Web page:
I spent an hour at the library a few days ago digging through various books on agents, publishing markets and so on. From that I managed to pull a few dozen potential agents. My preference is for ones that take email, not only because its cheaper and more convenient for me, but because I suspect they're the ones more likely and able to deal with the changing modern marketplace and able to handle the modern publishers. That doesn't mean someone who wants an old fashioned printed letter won't be able to do the job, it just means they might not be able to continue in the business and keep up with change.

I've sent out several dozen query letters so far. All of them were rejected, which doesn't particularly concern me. I figured it would take a while to get an agent, but that I will, eventually. All of them are terribly polite, which in a way is frustrating: if they said "your idea sucks and you'll never make it in this business" at least maybe I'd have some idea whether to keep trying or not.

In the process I've been honing my skill at writing query letters. Its less about a summary of the story and writing than it is an attempt to seduce the agent, to grab their attention and interest. They need to know some basics of the story, but even more they need something that makes them sit up and take note. That's the hard part. In a story I can take my time to develop something, in a letter like this, there's almost no time.

I'll keep pushing for Old Habits to be published, and when my PublishAmerica contract for Snowberry's Veil runs out in a year and a half or so, I'll rewrite and edit that one and try it too. By then I should have at least one more book done and ready to go. All I'm losing is time, and that keeps moving on whether I write or not.

So, I'll keep trying, and I hope you'll consider buying a copy of my fantasy novel Snowberry's Veil in the meantime.


The libraries of Oregon have worked together to set up a site where you can borrow "books" online or listen to recorded readings of books, called Library2Go. This site is available to anyone with a valid library card in any of the many participating Oregon libraries, and it has a rather large selection of books. Most of them are downloads for a special Adobe reader, but you can also listen to some in MP3 or WMA format.

Some books you are even able to download and keep, but most have a limited check out period of one week. They also limit how many books you can check out at a time. All in all its a pretty great idea, and I signed on to it a few days ago to try it out.

However, the execution of this idea is pretty awful. First off, it lets you build a wishlist, but I could find nowhere on the entire site to actually access this wish list except immediately after logging on. You can set up lots of books on the list, then wait until they are available (apparently they only have one "copy" of each book available - likely some kind of copyright or accessibility laws and a deal with the publishers - and when someone else "borrows" that copy, you have to wait). But without being able to see the list, you can't see what's available and what is not.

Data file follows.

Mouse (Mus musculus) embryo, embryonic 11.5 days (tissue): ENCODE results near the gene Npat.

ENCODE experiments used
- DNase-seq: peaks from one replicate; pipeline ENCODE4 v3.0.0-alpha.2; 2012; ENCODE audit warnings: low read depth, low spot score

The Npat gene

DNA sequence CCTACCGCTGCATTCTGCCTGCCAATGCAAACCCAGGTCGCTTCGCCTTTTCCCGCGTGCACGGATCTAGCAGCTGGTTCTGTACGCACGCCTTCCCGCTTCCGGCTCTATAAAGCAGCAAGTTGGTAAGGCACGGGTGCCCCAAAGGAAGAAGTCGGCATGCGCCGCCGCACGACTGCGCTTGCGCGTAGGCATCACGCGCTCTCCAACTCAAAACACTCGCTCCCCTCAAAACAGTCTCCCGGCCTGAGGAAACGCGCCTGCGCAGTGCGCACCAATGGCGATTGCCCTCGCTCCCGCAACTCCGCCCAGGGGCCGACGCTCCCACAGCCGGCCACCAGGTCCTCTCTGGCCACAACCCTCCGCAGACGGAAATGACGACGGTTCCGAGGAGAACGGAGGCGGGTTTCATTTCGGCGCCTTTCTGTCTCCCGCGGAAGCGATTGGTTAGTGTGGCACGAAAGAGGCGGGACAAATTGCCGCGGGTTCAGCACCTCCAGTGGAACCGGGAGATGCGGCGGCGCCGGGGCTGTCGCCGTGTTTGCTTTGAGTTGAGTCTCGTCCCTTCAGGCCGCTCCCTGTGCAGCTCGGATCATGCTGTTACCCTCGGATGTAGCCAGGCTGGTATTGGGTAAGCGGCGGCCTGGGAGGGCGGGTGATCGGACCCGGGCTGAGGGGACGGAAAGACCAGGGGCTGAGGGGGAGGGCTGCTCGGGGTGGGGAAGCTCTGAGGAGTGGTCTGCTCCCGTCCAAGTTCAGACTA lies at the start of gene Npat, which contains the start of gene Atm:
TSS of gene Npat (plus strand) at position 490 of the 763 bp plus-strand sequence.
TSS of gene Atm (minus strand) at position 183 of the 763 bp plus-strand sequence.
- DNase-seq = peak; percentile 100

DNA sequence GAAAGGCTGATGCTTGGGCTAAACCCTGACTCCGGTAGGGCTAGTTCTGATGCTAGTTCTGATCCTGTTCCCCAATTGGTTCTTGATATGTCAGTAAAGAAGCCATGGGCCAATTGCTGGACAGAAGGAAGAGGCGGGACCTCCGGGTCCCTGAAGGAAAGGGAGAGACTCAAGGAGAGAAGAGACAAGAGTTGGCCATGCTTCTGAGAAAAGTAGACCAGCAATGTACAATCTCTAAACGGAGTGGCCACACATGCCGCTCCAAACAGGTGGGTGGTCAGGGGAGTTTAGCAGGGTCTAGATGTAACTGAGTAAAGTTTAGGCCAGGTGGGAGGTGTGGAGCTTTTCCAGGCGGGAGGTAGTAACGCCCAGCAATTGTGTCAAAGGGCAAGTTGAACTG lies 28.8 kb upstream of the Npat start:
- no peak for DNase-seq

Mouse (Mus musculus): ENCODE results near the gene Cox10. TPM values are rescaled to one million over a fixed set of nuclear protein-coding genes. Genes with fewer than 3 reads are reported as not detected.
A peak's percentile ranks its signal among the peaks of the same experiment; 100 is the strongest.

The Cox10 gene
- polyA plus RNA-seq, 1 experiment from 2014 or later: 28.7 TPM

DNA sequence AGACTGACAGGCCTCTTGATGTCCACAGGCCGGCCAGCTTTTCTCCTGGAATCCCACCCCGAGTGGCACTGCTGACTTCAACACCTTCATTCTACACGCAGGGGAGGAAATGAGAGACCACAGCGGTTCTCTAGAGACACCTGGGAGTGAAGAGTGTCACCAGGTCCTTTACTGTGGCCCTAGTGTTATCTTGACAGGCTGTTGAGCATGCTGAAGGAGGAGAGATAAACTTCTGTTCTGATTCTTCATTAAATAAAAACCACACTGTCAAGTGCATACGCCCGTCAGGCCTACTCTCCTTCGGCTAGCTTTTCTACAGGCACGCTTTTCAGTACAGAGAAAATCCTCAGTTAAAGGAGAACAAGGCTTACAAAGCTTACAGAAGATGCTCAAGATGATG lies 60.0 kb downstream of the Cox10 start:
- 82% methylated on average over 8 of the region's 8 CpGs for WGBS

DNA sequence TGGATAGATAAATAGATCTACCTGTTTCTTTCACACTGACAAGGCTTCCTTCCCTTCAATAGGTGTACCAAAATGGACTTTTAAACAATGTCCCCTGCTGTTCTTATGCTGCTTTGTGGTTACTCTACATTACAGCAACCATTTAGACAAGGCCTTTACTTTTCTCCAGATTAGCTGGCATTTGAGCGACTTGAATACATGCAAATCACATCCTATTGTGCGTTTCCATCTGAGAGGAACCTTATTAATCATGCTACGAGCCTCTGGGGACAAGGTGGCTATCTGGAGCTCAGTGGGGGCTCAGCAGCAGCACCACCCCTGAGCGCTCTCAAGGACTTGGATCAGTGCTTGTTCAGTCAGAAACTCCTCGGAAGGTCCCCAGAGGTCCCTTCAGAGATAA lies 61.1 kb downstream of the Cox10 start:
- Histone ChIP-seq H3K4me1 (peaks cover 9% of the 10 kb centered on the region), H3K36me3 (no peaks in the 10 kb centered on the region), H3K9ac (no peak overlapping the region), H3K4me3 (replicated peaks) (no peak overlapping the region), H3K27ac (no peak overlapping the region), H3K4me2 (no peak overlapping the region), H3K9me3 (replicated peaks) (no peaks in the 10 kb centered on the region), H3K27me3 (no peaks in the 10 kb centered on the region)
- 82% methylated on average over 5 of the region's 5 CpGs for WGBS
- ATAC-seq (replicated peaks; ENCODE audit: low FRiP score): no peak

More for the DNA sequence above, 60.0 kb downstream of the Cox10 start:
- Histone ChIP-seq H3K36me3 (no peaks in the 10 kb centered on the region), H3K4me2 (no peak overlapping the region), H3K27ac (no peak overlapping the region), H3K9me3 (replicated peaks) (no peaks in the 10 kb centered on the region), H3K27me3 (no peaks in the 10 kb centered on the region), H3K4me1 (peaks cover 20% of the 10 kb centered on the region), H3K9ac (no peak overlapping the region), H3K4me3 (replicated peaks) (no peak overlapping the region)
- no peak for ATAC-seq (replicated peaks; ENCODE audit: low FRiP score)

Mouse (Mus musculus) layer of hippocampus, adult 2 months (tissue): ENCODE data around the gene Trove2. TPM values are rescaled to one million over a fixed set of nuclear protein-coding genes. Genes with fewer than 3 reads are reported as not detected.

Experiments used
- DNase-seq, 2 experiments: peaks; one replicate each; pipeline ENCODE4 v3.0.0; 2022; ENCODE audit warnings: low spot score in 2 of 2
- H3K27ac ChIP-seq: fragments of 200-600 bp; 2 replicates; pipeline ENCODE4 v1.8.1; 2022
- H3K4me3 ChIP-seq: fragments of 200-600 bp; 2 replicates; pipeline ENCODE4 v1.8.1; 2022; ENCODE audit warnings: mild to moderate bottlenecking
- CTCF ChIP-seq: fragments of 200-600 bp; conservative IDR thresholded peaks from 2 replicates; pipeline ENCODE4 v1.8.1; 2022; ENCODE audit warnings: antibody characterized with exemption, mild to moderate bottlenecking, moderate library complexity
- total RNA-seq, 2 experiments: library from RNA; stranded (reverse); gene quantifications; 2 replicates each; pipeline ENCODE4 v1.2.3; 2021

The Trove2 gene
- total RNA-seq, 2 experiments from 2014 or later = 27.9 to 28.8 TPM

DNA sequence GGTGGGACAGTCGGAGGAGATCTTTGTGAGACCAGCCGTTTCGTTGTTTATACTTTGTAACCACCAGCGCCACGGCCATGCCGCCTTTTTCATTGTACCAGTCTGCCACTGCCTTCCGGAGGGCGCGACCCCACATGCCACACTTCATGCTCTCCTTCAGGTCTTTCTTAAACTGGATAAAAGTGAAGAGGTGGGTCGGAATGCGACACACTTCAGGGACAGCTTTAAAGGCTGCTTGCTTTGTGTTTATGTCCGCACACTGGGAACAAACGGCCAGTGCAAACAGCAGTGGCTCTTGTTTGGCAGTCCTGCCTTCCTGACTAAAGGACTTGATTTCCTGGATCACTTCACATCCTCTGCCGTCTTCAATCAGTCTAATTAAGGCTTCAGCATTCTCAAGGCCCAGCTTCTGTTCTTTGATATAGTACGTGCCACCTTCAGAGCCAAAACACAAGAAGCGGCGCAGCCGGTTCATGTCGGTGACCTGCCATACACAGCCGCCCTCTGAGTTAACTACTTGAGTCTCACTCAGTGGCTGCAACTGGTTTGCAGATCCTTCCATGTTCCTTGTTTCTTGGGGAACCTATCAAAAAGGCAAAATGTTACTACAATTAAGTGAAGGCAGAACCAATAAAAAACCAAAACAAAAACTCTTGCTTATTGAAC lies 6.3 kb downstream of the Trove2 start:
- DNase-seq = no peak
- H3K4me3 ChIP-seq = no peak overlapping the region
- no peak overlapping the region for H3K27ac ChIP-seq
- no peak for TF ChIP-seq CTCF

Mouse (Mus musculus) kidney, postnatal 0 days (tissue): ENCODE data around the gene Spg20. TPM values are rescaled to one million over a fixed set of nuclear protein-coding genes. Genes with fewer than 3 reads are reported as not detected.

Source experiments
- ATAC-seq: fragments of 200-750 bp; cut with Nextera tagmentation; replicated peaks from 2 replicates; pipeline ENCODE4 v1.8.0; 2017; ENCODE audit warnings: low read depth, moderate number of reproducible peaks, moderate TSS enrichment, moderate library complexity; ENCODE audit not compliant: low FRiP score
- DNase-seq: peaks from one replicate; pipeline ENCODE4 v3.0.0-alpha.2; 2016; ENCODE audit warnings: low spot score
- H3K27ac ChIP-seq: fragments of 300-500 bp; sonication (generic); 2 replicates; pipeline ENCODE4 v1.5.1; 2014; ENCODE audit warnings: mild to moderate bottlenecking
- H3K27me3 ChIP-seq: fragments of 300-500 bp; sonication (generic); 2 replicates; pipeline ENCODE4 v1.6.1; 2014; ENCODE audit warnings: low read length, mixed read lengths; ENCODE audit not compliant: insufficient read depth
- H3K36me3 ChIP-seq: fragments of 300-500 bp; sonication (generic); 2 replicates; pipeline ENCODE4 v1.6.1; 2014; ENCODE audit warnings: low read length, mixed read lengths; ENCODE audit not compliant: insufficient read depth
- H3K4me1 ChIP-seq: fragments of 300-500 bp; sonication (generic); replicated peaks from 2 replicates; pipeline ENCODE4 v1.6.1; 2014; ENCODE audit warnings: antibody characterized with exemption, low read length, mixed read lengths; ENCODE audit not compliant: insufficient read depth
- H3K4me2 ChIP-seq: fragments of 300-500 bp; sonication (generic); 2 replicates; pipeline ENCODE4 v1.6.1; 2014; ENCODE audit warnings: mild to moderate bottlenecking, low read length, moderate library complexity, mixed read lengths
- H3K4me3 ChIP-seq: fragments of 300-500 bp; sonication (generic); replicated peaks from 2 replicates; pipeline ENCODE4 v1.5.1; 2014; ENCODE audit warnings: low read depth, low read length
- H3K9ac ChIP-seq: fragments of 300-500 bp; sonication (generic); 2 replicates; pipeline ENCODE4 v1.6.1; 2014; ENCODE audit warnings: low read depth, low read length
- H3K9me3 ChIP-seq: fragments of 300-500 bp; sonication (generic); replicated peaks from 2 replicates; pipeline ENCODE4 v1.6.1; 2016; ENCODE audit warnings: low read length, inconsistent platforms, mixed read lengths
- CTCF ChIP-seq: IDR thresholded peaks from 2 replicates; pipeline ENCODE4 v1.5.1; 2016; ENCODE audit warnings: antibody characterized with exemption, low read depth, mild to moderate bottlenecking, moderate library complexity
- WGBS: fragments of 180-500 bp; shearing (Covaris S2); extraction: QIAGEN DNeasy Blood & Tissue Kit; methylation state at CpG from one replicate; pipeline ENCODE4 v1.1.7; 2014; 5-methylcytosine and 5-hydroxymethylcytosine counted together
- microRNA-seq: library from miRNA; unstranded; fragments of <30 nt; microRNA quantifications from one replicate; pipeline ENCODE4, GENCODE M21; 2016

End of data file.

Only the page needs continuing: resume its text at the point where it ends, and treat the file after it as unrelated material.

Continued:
If a book is readily "on the shelf," you can download it right away and listen to or read it online. If you have the proper software, that is. You must download the software first, and get it set up. Except the program to listen to the books requires the most up to date windows media reader and without that, it won't even download the seed to play the book. So you have to make sure that's up to date. Except the latest version of windows media needs a special codec to play the book, so you have to download that - which you do not know and cannot get until you try again to listen to the book. Finally you can listen to a book on "tape!"

Then there's the readers. I like Robert Parker's books, and I figured I'd listen to one of them as an introduction, while I did daily quests on World of Warcraft. The guy they have reading them is actor Joe Mantegna, who I really like, so I was really looking forward to the experience.

Mantegna sucks at reading books. I don't know if the producers told him to slow down and enunciate, or they think that only imbeciles listen to books on tape, or what. He reads everything with absolutely clear and perfect diction, with the exact same interval of time between each word, and with no inflections whatsoever. It was just painful, I gave up before he'd even read one page.

On the brighter side, the reading of Patrick O'Brian's unfinished final book 21 was extraordinary. Simon Vance read the book, and since he is British his voice fit the book well. He dramatized the reading with his delivery and use of different voices for characters, incredibly well delivered accents, and timing. So there are gems out there, but you have to dig for them.

Overall the entire site was a lot more work than it was worth, but now that I have it set up I can try some other books later. I can't help but think of Dick Estell who's been reading books for radio for more than 40 years now. His Radio Reader show was where I first heard books like Jaws, and he's a fantastic book reader. He used to run on NPR but I'm not sure who carries his work now.

There are sites to buy audiobooks online, but the most promising one I have seen is Simply Audiobooks, a site that works like Netflix - loaning you books on CD as long as you want, then you send them back without any late fees. If you can't find time to read but are doing work that doesn't require any reading or deep thought (gardening for example) these are a great idea. For example, Simon Vance has read the entire Aubrey-Maturin Patrick O'Brian series, and I can't recommend them highly enough. Maybe I should read my book Snowberry's Veil and make it available online....